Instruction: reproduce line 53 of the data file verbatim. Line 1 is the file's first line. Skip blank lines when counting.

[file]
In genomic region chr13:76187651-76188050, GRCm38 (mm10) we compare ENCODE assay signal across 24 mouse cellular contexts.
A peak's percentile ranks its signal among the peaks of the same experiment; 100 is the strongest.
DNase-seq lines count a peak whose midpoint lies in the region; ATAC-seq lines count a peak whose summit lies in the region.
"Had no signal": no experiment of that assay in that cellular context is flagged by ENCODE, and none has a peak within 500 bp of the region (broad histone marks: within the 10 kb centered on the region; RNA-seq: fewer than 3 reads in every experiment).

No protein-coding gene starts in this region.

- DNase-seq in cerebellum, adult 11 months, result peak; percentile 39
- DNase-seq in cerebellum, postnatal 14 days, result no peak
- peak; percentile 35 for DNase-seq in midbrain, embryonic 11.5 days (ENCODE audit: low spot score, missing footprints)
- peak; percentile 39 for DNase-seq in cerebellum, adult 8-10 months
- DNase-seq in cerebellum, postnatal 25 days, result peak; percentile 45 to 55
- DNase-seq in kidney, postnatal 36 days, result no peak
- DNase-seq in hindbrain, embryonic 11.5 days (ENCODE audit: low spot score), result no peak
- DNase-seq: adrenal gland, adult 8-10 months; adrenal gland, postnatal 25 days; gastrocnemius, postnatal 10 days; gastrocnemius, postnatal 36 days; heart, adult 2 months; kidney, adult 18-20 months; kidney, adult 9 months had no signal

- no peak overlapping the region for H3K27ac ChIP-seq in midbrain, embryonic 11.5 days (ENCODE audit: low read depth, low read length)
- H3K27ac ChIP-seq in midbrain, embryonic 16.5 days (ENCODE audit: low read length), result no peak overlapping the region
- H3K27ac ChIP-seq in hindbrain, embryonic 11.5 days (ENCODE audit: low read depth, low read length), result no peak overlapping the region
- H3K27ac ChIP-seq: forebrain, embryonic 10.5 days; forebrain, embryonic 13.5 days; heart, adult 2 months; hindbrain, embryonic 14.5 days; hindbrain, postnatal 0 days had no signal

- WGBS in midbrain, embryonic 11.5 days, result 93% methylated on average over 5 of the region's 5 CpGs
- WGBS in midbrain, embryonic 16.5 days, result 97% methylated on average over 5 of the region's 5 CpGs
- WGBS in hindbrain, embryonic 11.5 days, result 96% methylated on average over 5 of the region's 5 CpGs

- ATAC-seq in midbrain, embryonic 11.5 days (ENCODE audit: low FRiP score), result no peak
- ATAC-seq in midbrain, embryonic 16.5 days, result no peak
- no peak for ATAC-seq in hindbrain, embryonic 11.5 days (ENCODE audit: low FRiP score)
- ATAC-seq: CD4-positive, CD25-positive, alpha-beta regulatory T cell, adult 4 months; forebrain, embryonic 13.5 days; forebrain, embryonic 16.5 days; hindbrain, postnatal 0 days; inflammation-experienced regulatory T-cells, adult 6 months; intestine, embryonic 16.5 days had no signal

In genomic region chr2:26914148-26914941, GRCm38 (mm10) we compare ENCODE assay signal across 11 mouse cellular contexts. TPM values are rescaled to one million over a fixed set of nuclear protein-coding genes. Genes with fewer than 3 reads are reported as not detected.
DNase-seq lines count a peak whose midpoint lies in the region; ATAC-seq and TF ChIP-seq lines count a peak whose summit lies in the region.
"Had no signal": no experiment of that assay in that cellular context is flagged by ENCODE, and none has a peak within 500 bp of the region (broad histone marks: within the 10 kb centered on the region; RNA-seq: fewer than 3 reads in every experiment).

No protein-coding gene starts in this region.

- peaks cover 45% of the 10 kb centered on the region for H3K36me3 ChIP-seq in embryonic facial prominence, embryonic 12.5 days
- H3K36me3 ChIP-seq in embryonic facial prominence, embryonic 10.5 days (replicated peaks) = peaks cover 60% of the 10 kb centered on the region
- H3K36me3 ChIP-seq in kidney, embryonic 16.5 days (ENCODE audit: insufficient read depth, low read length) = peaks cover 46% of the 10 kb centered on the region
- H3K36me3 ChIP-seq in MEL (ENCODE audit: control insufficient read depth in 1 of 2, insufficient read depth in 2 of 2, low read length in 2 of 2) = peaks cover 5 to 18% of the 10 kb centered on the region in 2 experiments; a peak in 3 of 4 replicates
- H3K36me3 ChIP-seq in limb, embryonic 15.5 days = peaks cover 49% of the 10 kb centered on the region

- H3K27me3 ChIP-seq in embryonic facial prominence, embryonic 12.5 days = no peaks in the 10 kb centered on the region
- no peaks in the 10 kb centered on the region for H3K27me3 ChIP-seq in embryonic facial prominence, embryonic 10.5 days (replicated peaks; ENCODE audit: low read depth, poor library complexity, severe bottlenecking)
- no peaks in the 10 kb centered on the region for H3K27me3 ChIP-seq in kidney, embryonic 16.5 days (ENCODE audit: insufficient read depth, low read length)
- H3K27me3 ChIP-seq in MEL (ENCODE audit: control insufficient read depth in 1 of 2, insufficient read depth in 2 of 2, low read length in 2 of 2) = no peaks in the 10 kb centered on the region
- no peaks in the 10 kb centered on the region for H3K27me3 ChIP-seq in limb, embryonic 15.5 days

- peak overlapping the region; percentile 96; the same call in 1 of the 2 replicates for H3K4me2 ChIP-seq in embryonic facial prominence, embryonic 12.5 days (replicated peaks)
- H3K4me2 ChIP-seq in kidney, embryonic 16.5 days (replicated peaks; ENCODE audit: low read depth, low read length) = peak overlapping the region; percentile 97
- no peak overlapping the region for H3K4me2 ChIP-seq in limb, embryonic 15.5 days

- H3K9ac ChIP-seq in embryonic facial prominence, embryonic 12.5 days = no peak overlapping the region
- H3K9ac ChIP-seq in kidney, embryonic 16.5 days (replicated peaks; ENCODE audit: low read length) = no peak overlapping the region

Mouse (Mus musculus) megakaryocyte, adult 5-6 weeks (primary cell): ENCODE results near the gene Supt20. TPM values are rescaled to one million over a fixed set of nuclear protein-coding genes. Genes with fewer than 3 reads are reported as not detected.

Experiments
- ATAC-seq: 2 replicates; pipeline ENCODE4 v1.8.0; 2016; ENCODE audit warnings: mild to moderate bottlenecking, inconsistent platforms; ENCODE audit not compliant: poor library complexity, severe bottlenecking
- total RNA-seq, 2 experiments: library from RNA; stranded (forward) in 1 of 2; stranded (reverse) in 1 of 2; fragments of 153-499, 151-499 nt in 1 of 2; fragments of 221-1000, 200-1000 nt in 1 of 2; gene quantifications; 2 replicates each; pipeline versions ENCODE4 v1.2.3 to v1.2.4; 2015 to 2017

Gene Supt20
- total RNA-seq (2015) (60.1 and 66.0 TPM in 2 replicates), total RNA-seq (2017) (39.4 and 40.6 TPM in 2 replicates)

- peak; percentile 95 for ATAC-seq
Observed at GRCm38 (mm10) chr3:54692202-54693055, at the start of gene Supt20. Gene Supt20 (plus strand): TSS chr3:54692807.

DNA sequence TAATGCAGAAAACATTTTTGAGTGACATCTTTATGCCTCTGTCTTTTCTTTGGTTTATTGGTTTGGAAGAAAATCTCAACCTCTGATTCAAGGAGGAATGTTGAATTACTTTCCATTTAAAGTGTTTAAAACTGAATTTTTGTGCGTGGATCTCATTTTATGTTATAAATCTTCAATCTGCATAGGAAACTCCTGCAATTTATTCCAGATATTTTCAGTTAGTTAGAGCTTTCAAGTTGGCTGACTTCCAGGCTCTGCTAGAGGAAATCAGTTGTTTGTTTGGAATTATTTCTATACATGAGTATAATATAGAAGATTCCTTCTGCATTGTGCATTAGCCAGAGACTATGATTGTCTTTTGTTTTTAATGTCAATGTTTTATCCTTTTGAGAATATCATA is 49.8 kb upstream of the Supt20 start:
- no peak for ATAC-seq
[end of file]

- no peak for ATAC-seq